Tuesday, January 18, 2011

Il Falo' di St. Antuono at La Sibilla-Food, Fun, and Fire


In Naples they say "Chi festeggia Sant'Antuono, tutto l'anno 'o pass' bbuon". 


Translated that means that whoever celebrates the festival of St Antuono will have a great year.  


Well, this year I decided to check out the Falo' di St Antuono at La Sibilla, a winery located in Bacoli (Na).  I thought it would e a good idea to witness some interesting traditions, learn a little history, try some amazing local food and wine...but most importantly, be treated to some real hospitality by my friends and ownes of the winery, the Di Meos.


A little research and I learned that January 17th is the day to celebrate the festival of St Anthony the Great, known as St Antuono in Naples.He is known as the patron saint of animals as well as healer of skin diseases.  Also the patron saint of butchers and pigs.  Why a bonfire?  In with the out...old with the new, so to speak.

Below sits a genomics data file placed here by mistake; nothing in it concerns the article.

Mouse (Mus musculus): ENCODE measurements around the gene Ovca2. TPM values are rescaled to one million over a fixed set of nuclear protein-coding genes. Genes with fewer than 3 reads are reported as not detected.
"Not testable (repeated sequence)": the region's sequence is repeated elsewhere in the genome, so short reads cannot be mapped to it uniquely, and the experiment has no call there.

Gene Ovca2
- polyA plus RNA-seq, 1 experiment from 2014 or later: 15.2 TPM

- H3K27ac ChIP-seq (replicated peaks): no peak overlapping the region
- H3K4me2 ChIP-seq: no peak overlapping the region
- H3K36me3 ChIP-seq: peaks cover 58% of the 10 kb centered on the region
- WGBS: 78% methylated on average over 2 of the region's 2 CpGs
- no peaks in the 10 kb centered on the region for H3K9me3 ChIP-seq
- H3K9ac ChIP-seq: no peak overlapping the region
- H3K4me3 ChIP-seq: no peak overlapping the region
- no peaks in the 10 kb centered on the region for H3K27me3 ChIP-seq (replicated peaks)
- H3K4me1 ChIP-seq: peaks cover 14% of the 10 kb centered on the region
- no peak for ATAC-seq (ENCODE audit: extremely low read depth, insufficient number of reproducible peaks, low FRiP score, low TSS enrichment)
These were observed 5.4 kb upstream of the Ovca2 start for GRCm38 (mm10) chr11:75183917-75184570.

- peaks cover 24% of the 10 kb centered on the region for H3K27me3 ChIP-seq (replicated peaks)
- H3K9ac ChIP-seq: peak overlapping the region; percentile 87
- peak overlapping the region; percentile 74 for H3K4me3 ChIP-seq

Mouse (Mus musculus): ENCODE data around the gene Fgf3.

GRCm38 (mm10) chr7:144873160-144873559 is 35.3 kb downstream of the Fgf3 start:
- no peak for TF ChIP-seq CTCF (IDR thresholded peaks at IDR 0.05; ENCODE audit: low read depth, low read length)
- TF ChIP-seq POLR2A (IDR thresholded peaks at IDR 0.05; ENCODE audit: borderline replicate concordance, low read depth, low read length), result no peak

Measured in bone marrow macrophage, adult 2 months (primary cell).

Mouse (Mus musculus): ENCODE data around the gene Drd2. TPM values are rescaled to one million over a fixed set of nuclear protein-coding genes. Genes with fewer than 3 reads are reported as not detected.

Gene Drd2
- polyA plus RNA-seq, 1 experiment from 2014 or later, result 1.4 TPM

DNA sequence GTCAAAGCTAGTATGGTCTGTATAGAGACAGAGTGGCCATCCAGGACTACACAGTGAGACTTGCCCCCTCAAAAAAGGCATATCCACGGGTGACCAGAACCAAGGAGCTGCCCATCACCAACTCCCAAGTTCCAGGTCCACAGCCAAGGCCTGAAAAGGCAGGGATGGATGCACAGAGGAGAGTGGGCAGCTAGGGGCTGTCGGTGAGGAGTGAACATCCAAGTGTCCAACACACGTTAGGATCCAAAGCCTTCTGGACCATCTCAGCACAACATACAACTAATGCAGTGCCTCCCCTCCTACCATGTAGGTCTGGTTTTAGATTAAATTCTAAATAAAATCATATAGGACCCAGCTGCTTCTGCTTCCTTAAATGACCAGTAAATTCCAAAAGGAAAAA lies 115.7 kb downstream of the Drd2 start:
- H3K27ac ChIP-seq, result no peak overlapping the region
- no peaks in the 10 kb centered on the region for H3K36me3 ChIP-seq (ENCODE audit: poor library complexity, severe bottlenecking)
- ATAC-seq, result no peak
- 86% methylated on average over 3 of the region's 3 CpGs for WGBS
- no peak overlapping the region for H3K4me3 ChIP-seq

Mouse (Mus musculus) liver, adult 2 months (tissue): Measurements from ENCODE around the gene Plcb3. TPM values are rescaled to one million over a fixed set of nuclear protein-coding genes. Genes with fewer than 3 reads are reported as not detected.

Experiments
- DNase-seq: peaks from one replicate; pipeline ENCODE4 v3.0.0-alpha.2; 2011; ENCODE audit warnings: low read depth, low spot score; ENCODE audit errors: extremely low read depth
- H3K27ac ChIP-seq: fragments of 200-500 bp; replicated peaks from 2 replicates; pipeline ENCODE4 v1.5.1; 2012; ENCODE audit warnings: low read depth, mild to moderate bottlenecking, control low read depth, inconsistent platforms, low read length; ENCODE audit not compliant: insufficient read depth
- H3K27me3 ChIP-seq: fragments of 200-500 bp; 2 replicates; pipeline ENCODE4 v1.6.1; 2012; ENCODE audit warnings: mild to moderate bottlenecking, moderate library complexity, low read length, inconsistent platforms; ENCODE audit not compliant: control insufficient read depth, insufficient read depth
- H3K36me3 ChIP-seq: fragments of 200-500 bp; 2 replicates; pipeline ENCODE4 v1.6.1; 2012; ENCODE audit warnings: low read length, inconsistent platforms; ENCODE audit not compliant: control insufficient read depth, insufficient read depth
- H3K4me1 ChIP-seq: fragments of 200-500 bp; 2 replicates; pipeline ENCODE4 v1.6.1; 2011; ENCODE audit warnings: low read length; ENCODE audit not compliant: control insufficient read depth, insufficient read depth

"sant'Andùon', sant'Andùon', pigli't 'o viecch' e damm 'o nuovo"
(St. Anthony, St. Anthony, take the old and give me the new)

Luigi Di Meo along with his family and friends lit that fire while we watched with a glass of piedirosso in our hands. 

A moment or two of reflection...then time to eat.  A time to try traditional Neapolitan dishes such as la zuppa di cicerchie,  a bean soup served with toasted bread cubes. La pizzella di farinella, a fried pasta and flour dish with a little pig fat for flavor.   La pizza di pisellini novelli, uova e formaggio, pizza with peas, eggs and cheese, and il tortano di cigoli di maiale, a bread made with pork and cheese.  All served warm, all delicious.  



Another fire, this time for the barbecue.  This time for sausages, that were an excellent pairing for piedirosso.


I looked around and I saw smiles.  From the family, their friends, and their guests.


I listened, and I heard laughter.  Genuine laughter of people who were obviously enjoying themselves on this humid evening around the fire.


"Chi festeggia Sant'Antuono, tutto l'anno 'o pass' bbuon".


Let's hope so!





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